This article is part of our Europe Trip series:
1. From Singapore to Paris via Dubai
2. Châtenay-Malabry, Eiffel Tower, Seine River Tour
On Tuesday morning, 2 June 2009, a Kide dropped us off at the nearest RER station around Châtenay-Malabry, Robinson (pronounced: ro-bang-song). Our first destination for the day is the centre of the Paris: the Île de la Cité island and its most famous attraction: Notre-Dame cathedral. Since we enter the Robinson station from the side entrance, we had to use the automated machine to buy the tickets for the RER train, using Euro coins since the machine doesn’t accept notes. Luckily, we had enough coins. Only couple of later then we found out that at the main entrance, there’s a ticket counter where we can buy tickets using notes. :P
RER trains charge by zones, so we had to check on which zones the starting and destination station are located, to ensure that we purchase the correct tickets according to the number of zones travelled. We can either buy single-trip (one-way) tickets, return tickets or a carnet of 10 tickets (with discounted price) which can be shared by different passengers. If you’re not sure, you can just go to the ticket counter and inform the staff your destination station, and the staff will advise you on the price.
The Robinson station is on a branch’s end of RER line B, so we took the train towards the city and we alighted at St. Michel – Notre Dame station, the RER station closest to the Île de la Cité island. It was the first time we used public transportation in Paris, and we enjoyed it very much. The RER trains are similar to Kuala Lumpur's KTM Komuter trains, slightly bigger than Singapore’s MRT trains and it’s quite convenient, provided it’s not too crowded.
From St. Michel – Notre Dame station, we crossed the bridge across Seine river to Île de la Cité and walked towards Notre Dame cathedral. We took our time taking pictures in front of the cathedral, near the statue of Charlemagne and at Point Zero, the “real” centre of Paris where distances to other locations in Paris (and perhaps France?) is measured. From there, we proceeded with our walking tour around the island, covering Pont d’Arcole and Hotel de Ville across the Seine river, Hotel Dieu, Pont Notre Dame overlooking the Tribunal de Commerce building, Place du Chatelet and the gloomy Conciergerie building, before reaching the Palais de Justice and Sainte Chapelle buildings.
After taking some rest in front of Palais de Justice building, we then left the island by crossing the Pont St Michel bridge, and walked along the Seine river towards Pont Neuf. After taking some pictures and having another rest in front of Institut de France building, we then crossed the Pont des Arts bridge and walked towards Louvre. We bought some ice creams at the end of the Pont des Arts bridge before entering the Louvre via its Sully wing. Since it was a Tuesday, the Louvre museum was closed for the day, so there’s not much people traffic there, allowing us to enjoy taking the photographs near the Louvre pyramid and the Arc de Triomphe du Carrousel.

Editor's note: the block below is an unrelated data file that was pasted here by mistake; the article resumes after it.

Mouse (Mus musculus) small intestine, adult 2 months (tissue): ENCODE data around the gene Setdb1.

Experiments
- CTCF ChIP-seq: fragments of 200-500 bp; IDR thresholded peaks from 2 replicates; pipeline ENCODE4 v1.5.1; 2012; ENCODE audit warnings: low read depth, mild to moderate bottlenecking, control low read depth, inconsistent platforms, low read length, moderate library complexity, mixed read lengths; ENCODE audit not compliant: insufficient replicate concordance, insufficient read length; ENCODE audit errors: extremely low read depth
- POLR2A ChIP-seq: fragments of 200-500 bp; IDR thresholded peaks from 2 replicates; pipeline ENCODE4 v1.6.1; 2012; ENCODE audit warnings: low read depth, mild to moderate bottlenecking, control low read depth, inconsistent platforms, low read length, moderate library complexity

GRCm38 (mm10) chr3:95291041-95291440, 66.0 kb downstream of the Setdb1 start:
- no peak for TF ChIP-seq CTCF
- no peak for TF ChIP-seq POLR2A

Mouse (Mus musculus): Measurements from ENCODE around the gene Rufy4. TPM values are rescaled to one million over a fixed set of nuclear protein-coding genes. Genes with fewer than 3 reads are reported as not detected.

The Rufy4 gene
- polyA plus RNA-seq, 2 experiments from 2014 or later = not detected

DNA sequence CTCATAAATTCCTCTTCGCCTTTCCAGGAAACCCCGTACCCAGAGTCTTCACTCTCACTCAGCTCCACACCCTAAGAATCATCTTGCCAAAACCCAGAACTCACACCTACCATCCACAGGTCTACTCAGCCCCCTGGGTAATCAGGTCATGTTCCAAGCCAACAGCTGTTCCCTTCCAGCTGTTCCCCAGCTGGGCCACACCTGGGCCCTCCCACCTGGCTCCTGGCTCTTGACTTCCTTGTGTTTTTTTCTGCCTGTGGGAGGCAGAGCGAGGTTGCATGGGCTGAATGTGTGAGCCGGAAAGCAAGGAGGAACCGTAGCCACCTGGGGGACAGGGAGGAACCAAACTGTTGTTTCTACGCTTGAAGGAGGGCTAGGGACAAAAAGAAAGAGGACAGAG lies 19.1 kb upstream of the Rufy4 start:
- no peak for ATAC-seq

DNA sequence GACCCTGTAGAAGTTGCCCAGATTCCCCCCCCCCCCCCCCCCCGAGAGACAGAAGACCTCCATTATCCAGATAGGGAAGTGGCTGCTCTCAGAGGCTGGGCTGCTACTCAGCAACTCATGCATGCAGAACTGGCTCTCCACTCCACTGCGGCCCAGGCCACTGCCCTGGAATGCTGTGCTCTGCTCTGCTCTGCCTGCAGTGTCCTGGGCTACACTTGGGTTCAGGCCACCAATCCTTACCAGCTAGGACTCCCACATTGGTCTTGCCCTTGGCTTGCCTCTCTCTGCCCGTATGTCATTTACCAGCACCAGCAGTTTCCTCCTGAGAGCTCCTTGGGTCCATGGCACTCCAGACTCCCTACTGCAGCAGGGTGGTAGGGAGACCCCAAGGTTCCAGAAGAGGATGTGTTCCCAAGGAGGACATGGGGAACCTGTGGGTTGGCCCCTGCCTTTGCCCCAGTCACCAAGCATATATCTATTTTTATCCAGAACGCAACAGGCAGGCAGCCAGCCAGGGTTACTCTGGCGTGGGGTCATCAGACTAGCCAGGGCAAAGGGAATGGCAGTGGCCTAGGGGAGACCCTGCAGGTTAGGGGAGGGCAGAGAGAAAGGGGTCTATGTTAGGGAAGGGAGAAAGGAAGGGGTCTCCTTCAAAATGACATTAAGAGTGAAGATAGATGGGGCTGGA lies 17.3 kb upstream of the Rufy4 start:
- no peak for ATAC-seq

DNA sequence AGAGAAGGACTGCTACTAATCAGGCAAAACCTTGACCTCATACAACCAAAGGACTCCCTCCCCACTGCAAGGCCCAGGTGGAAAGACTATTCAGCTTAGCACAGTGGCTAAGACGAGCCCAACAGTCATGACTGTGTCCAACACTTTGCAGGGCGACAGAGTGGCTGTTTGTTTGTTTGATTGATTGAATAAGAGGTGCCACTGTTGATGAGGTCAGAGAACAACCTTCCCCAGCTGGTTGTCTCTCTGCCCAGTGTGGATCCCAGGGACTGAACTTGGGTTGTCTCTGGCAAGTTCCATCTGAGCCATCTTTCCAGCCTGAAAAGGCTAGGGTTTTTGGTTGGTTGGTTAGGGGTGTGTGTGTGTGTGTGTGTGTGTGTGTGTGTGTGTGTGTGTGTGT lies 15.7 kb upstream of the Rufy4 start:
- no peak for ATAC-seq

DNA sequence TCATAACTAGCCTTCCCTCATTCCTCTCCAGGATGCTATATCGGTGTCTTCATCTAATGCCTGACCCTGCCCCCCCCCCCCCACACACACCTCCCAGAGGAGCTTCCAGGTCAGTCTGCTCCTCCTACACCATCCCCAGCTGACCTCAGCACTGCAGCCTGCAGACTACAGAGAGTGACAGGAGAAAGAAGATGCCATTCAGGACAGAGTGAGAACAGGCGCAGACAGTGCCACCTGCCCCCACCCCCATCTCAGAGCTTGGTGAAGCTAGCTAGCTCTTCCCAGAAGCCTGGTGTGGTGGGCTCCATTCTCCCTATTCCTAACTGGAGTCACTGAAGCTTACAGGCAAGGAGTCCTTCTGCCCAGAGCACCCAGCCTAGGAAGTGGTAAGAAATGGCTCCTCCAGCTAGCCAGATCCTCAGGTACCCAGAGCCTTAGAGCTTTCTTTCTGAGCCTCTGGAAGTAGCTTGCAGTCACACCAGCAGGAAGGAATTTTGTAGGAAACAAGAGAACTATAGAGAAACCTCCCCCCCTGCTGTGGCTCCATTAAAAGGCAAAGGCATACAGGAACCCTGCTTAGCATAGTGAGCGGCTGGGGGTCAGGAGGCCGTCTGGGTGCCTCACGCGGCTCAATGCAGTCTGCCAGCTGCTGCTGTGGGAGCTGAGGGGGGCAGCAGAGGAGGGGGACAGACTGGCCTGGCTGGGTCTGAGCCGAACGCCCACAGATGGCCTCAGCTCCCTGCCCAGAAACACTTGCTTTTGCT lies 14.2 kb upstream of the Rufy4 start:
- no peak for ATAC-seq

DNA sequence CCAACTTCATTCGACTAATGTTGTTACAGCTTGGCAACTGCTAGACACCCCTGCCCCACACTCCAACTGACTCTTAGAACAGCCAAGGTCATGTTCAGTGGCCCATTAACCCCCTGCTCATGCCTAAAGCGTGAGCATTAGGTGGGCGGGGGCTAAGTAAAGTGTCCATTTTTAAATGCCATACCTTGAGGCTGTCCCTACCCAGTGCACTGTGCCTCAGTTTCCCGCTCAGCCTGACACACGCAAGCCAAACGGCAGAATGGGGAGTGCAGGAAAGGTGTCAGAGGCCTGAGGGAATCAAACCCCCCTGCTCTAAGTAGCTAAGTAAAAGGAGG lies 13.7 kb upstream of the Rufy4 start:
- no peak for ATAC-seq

We then met mbak Enik near Louvre, and we proceeded to have lunch at McDonald's which is located along Rue de Rivoli, one of the most famous roads in Paris, not far from Louvre. After lunch, my wife, my mother and mbak Enik then visited a duty free shop around the area, while I took Irza and Inka for sightseeing around the area. We walked past Arc de Triomphe du Carrousel monument towards the Jardin du Carrousel garden behind it. After taking pictures in front of the Joan of Arc statue at Places des Pyramides, we then walked north towards Avenue de l'Opera.
Our next walking destination was the Palais Royal and the garden, Jardin du Palais Royal. Passing through the garden until the end, we exited Palais Royal complex through its back entrance and walked along Rue de Petit Champs, located around Paris' 1st arrondissement to go towards Avenue de l'Opera again. Our next destination was the famous Opera National de Paris Garnier building. By that time, we have walked several kilometers and myself and the kids were also very tired, so we decided to take the public bus back to Rue de Rivoli to meet my wife and my mother.
That was the first time we took public bus in Paris. :) Since we haven't purchased our carnet of t+ tickets yet (will share about the advantage of buying the carnet of t+ tickets later), we purchased the tickets on board of the bus from the bus driver, and pay in cash. The ticket purchased from the bus driver can only be used on the bus itself and doesn't allow transfer to other mode of transportation (e.g. the metro train).
More pictures can be found here and here.
(To be continued)
On Monday, 1 June 2009, which was our first full-day in Paris, still recovering from jet-lag, we took our time in the morning to walk through A Kide's residence at Châtenay-Malabry.
Late morning, we had A Kide's driver, om Join, to take us to the most popular tourist attraction in Paris: the Eiffel tower. We needed to queue for about 1.5 hours to buy the tickets before we can climb the tower. We bought the tickets which can bring us up to the top floor. The price is €13 for adult, and €7.50 for child.
Note that they only sell tickets to walk-in customers, and the tickets can only be used on the same day they are purchased. I checked their website that found out that they are planning to provide online reservation services for all visitors, but that would only be available end of this year.